Long-term trends in stream benthic macroinvertebrate communities are driven by chemicals

Background: Recent studies indicate a partial recovery of European stream macroinvertebrate diversity. However, the key determinants shaping the overall community trends are only partly explored, owing to insufficient long-term environmental data collected in parallel with community responses. We investigate long-term trends in stream macroinvertebrate communities (i.e., taxonomic and trait composition and metrics), and explore their relationships to diverse environmental drivers (i.e., land-use, runoff, water temperature, and in-stream chemicals). We use macroinvertebrate data collected annually in spring and summer between 2007 and 2021 at four sampling sites within the Rhine-Main-Observatory Long-Term Ecological Research site. These sampling sites encompass a gradient from less-disturbed to disturbed conditions.

Results: Over time, shifts in taxonomic and trait composition and metrics indicated an improvement in environmental conditions. Long-term trends of biological trait metrics mirrored those for taxonomic metrics; for example, increases over time in taxonomic richness were paralleled by increases in functional richness and functional dispersion. Meanwhile, trends of ecological trait metrics were particularly driven by changes in environmental drivers. Land-use, water temperature, and runoff explained around 20% of the overall variance in long-term trends of macroinvertebrate communities. Water temperature and land-use played relatively equal roles in shaping taxonomic and trait composition and metric responses in spring, while water temperature emerged as the most influential driver in summer. However, when incorporating long-term chemical data as a more direct measurement of changes in land-use, the overall variance explained in macroinvertebrate community trends increased to c.a. 50% in both seasons.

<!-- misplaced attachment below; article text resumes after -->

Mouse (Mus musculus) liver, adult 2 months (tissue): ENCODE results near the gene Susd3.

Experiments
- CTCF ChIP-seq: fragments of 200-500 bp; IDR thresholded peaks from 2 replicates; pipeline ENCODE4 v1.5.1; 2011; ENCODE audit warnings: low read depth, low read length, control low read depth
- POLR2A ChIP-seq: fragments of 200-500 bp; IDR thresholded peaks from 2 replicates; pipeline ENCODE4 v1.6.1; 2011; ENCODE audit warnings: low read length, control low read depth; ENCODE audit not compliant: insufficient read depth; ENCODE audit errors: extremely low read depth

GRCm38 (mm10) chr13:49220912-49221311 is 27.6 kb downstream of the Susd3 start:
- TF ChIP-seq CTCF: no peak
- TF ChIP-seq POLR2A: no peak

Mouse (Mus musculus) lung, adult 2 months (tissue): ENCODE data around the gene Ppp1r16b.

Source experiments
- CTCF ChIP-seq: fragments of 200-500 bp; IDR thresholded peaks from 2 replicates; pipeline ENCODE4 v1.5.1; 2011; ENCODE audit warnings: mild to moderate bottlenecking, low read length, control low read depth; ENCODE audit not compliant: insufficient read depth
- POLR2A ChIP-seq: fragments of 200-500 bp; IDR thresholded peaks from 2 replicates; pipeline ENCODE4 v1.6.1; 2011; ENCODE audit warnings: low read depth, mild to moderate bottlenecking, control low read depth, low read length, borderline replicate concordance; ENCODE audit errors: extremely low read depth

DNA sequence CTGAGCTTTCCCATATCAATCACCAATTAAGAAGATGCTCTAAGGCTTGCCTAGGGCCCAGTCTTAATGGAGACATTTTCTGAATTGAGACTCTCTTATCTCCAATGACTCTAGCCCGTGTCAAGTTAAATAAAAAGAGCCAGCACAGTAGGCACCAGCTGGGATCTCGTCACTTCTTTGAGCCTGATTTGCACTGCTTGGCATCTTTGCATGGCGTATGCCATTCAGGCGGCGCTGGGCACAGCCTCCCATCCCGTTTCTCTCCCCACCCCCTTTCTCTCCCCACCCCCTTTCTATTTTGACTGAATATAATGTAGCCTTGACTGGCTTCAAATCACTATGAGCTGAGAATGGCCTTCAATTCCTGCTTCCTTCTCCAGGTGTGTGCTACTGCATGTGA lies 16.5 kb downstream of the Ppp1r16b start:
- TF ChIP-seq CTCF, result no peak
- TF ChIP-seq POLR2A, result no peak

Conclusions: Examining more relevant driver variables beyond land-use and climate improves insights into why biodiversity exhibits long-term trends. We call for an increase in initiatives to link biodiversity monitoring with parallel sampling of relevant environmental drivers.


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